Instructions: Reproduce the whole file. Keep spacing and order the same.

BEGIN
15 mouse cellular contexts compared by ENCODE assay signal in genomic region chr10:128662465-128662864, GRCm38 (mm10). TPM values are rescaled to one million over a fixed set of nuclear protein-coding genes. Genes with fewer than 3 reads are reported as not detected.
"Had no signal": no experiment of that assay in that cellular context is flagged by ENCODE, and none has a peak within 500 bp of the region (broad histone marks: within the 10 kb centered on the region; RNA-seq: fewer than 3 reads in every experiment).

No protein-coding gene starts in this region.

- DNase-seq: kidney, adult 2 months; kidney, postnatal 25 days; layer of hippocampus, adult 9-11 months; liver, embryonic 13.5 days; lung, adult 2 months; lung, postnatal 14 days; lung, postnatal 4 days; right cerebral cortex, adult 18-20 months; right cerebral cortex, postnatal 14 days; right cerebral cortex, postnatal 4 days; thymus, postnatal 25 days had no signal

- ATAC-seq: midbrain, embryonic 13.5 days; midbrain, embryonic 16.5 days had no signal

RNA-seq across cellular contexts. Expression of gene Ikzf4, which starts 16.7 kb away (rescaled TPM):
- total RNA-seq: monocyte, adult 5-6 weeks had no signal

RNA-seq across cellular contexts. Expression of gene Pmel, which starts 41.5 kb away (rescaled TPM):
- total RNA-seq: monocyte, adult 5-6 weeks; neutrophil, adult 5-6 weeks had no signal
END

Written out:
15 mouse cellular contexts compared by ENCODE assay signal in genomic region chr10:128662465-128662864, GRCm38 (mm10). TPM values are rescaled to one million over a fixed set of nuclear protein-coding genes. Genes with fewer than 3 reads are reported as not detected.
"Had no signal": no experiment of that assay in that cellular context is flagged by ENCODE, and none has a peak within 500 bp of the region (broad histone marks: within the 10 kb centered on the region; RNA-seq: fewer than 3 reads in every experiment).

No protein-coding gene starts in this region.

- DNase-seq: kidney, adult 2 months; kidney, postnatal 25 days; layer of hippocampus, adult 9-11 months; liver, embryonic 13.5 days; lung, adult 2 months; lung, postnatal 14 days; lung, postnatal 4 days; right cerebral cortex, adult 18-20 months; right cerebral cortex, postnatal 14 days; right cerebral cortex, postnatal 4 days; thymus, postnatal 25 days had no signal

- ATAC-seq: midbrain, embryonic 13.5 days; midbrain, embryonic 16.5 days had no signal

RNA-seq across cellular contexts. Expression of gene Ikzf4, which starts 16.7 kb away (rescaled TPM):
- total RNA-seq: monocyte, adult 5-6 weeks had no signal

RNA-seq across cellular contexts. Expression of gene Pmel, which starts 41.5 kb away (rescaled TPM):
- total RNA-seq: monocyte, adult 5-6 weeks; neutrophil, adult 5-6 weeks had no signal